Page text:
Kicked off with the Stir-fried Shark fin with Eggs Baht 800, consisting of small fin, bean sprout and eggs stir-fried with a hint of Yunnan ham yield an aromatic taste to rescue the naturally tasteless shark fin. Unlike mistakes some Thai-Chinese restaurants repeat, oily and juicy with excessive of sauce; chefs here implement the quick wok-fried technique having (only necessary) sauce absorbed into ingredients to give proper moisture and flavor to the shark fin. The stir-fried shark fin with Eggs was good, but their Vegetables You-mak Sauce Baht 200 was the star of the show. This is a common Northern provincial appetizer in China. The China House version (, instead of having sesame sauce pour onto a bed of greens,) having celery and veggies folded inside a crispy cucumber wrapper, one piece one bite, with the sesame peanut sauce ties it all together. It really gave my taste bud a lift. Now we believe simple is best!
Followed was soup for us. I had the Fish Maw Soup with Shark Cartilage Baht 450 while my friend took the Seafood Soup in Whole Pumpkin Baht 380. Both were seafood soup, both with prawn, and both boiled with Yunnan ham to enhance the taste. Using fruits and sweet vegetables as ingredients are pretty challenging in a kitchen, it is not easy to balance the sweet tastiness of the fruits/sweet veggie with spices and seasonings without the overpowering in one side. At China House, chefs did the balance well. Freshness and naturally sweet of seafood with a hint of sweet from the pumpkin went well under the help of some Yunnan ham to substitute seasonings and MSG, the soup tasted heavenly refreshing. Look simple but eventually lots of work, bravo China House!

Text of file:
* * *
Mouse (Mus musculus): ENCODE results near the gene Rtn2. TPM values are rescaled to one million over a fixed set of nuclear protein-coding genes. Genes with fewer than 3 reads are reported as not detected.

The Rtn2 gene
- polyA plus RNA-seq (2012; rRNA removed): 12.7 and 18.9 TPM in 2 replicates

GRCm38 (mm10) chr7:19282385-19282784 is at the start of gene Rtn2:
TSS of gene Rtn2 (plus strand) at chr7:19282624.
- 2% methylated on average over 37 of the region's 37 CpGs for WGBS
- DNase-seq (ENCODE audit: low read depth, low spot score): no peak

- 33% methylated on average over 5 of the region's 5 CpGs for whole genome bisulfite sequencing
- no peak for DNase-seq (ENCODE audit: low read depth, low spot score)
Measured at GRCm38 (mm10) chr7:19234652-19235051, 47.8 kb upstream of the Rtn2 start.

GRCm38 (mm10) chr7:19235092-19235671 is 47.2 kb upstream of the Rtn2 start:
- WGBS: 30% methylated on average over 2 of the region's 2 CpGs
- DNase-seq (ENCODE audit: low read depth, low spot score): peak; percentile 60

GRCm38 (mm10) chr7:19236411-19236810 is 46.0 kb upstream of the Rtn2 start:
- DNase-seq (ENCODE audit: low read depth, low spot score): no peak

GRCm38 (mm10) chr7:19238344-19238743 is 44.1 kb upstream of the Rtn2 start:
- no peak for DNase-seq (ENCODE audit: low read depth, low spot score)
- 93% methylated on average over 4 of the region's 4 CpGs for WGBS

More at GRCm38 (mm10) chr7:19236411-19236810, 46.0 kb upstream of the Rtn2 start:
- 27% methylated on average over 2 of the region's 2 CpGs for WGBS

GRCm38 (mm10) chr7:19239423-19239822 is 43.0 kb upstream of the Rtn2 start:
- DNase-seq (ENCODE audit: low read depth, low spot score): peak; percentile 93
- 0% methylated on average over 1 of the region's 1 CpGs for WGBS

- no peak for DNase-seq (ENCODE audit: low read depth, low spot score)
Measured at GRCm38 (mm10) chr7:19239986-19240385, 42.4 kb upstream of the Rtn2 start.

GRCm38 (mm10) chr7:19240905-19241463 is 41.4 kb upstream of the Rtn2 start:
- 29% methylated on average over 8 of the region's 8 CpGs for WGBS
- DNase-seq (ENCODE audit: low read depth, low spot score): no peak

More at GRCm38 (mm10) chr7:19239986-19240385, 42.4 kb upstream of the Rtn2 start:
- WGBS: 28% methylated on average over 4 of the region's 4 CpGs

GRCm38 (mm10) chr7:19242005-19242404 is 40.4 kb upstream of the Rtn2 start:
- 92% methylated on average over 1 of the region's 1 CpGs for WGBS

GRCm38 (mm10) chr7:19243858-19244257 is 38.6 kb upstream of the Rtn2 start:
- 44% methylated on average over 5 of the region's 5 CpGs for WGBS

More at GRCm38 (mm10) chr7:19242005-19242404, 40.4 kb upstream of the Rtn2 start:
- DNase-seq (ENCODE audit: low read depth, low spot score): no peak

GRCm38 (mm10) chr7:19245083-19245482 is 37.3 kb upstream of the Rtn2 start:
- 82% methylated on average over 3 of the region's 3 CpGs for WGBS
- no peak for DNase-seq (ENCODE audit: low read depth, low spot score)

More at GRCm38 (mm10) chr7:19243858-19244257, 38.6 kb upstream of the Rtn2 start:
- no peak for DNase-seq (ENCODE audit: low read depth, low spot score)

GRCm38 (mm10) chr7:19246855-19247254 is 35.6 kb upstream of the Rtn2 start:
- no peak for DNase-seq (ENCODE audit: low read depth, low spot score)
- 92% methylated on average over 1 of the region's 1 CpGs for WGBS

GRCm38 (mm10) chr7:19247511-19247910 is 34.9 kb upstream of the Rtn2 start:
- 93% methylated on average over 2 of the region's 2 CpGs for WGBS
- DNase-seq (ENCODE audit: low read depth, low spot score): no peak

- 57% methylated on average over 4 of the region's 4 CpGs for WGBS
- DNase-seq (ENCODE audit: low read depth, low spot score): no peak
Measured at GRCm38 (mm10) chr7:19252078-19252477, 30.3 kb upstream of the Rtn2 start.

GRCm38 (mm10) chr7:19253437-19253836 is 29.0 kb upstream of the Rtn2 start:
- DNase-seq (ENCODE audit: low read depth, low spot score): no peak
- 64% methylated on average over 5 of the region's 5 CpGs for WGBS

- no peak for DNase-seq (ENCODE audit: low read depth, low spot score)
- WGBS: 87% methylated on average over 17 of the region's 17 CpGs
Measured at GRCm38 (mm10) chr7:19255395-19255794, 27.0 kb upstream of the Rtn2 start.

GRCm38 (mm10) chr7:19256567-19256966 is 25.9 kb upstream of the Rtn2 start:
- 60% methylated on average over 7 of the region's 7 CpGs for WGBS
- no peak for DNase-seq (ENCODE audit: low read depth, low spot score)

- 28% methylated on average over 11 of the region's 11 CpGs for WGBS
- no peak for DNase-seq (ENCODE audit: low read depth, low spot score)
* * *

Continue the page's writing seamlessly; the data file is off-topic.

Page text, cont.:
To go with fragrant jasmine rice (served warm but not hot, China House shall look at details too!), we had the Pan-fried Xin-jin Style Lamb Chop in Cumin Baht 500, I like cumin a lot since it has a strong scent yield a magical therapy to my appetite. The lamb chop was tendered with the aroma of strong herbs made the dish another star of the night. The Deep-fried Bamboo Fish in Sweet and Sour Sauce Baht 900, the fish was moist but its skin too, we wish the skin could be a bit crispy and the fish bathed longer in the fry oil, with well balanced sweet and sour in good command of julep and wine seasoning earned the mark. The Amaranth with Minced Pork and Dried Fish Flake in Broth Bath 280, broth was good thus helping to lift the appreciation on amaranth a bit but dried fish flake certainly lacked some wok-burnt aroma. So-so! In between main dishes and desserts, we opted for an order of Yi-fu Noodles in Abalone Sauce Baht 280. E-fu (as yi-fu in China House) noodles are also a popular rice/noodle dish in Hong Kong, it should be wok-fried to a dry texture but at China House it was pretty moist. The noodles didn't live up to my expectations.